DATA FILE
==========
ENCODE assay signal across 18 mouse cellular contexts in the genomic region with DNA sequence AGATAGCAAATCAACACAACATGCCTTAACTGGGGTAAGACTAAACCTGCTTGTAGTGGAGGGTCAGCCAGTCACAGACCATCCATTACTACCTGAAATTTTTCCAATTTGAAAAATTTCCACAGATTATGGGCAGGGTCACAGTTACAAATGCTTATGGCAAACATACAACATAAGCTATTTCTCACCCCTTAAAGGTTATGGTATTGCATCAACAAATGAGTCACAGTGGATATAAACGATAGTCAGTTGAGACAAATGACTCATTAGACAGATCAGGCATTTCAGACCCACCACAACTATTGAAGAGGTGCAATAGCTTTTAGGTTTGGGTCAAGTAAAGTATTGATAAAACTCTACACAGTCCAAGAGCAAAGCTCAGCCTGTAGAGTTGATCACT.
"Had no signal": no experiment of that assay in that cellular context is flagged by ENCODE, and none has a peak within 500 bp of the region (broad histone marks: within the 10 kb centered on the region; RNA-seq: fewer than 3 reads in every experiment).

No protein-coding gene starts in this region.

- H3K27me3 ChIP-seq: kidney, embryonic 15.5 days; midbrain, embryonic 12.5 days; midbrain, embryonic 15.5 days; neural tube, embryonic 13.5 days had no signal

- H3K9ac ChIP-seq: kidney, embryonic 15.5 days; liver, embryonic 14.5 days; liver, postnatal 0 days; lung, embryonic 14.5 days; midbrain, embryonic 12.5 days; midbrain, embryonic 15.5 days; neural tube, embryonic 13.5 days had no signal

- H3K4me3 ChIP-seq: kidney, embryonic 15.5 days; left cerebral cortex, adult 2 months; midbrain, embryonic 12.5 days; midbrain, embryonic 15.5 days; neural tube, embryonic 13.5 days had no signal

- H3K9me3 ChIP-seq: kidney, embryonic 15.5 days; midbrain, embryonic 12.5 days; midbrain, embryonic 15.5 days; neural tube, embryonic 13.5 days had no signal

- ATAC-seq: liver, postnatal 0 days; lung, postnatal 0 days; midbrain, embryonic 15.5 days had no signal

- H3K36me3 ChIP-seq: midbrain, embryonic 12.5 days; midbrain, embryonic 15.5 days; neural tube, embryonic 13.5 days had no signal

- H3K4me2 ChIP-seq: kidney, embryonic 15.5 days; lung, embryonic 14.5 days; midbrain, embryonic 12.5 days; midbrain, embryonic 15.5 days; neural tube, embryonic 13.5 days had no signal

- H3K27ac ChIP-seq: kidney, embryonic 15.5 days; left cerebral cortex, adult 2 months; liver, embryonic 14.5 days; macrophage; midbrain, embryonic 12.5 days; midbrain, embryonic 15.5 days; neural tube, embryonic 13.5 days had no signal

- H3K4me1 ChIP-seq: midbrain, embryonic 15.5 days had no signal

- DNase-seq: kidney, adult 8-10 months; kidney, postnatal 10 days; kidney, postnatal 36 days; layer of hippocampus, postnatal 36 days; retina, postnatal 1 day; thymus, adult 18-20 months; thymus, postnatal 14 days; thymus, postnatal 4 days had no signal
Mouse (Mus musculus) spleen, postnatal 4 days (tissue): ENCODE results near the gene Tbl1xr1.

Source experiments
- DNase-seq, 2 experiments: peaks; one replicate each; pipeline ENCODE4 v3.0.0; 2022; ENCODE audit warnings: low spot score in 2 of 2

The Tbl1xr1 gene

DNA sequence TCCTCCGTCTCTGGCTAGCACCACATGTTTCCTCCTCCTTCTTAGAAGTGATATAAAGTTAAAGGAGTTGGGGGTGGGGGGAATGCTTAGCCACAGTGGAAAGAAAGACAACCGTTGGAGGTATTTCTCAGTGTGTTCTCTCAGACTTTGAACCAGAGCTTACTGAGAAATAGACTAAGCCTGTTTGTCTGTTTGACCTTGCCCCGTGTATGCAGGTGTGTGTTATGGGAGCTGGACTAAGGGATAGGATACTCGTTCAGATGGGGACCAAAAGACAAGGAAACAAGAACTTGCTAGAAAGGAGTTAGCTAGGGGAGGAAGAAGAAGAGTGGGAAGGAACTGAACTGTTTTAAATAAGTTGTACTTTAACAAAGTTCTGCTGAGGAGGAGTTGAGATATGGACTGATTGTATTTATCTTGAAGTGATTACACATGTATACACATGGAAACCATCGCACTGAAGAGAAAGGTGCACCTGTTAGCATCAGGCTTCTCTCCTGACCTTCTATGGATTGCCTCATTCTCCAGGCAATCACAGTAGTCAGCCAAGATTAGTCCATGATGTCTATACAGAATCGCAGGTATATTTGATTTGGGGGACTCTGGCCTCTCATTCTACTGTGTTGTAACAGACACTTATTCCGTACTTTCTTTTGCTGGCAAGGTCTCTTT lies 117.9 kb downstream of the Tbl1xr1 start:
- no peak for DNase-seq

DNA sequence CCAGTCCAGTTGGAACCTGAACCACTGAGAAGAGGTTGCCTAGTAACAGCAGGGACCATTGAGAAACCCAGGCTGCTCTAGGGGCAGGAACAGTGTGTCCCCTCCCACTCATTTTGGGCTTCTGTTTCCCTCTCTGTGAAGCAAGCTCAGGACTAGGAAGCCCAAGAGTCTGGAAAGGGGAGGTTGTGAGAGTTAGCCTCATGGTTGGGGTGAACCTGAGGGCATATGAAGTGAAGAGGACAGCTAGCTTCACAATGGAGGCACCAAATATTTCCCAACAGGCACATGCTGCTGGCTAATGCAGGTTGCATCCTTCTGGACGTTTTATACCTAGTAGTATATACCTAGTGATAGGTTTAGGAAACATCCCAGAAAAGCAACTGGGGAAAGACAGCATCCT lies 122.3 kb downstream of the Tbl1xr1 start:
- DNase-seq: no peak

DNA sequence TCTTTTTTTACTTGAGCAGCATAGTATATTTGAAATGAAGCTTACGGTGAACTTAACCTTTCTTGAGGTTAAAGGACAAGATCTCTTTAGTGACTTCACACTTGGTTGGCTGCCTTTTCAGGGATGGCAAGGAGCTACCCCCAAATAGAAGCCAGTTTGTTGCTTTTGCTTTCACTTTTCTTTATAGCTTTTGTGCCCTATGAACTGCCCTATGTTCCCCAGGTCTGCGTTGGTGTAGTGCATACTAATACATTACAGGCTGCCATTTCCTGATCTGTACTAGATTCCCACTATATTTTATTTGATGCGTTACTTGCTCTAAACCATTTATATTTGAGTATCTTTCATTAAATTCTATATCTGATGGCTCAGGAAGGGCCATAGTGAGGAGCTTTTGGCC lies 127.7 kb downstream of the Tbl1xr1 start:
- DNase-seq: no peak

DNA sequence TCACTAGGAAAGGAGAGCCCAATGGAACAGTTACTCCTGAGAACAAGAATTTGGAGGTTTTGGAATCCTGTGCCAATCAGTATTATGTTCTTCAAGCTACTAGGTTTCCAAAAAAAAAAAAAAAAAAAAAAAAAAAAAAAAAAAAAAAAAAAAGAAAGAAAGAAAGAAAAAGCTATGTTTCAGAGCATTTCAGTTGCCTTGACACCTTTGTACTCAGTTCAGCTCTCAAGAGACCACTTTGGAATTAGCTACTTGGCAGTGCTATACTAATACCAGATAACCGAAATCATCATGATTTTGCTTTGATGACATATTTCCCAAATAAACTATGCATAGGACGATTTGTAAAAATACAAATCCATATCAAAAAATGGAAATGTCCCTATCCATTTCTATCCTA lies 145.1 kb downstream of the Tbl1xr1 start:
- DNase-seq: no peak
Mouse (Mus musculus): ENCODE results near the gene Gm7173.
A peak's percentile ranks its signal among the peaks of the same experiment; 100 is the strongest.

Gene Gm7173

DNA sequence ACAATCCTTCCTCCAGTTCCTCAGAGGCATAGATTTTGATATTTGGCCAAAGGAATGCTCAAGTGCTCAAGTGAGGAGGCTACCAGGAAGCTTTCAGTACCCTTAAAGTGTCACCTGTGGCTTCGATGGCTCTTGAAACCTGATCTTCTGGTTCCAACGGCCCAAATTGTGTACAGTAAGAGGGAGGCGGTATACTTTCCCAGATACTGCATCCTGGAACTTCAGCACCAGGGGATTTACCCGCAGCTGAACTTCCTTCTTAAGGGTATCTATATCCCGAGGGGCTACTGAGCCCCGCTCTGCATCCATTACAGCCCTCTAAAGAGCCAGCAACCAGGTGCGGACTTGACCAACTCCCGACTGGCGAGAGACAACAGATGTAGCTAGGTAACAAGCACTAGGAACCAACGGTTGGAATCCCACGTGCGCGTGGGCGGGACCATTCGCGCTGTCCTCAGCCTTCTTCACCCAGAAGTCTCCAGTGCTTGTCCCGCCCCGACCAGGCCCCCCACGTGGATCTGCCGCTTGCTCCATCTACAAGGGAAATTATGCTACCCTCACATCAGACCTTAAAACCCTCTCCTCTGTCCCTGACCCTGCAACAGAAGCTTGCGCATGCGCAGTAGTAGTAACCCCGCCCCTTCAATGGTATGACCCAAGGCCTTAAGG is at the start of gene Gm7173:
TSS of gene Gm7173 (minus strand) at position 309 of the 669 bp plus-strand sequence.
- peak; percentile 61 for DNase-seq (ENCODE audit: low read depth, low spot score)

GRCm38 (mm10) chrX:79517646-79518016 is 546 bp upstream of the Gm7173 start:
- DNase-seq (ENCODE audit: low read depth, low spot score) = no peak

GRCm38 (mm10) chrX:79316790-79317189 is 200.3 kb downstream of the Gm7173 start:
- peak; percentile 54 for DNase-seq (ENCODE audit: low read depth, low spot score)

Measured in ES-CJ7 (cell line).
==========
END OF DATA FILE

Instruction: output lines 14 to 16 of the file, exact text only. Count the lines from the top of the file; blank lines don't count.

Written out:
Mouse (Mus musculus) spleen, postnatal 4 days (tissue): ENCODE results near the gene Tbl1xr1.

Source experiments
- DNase-seq, 2 experiments: peaks; one replicate each; pipeline ENCODE4 v3.0.0; 2022; ENCODE audit warnings: low spot score in 2 of 2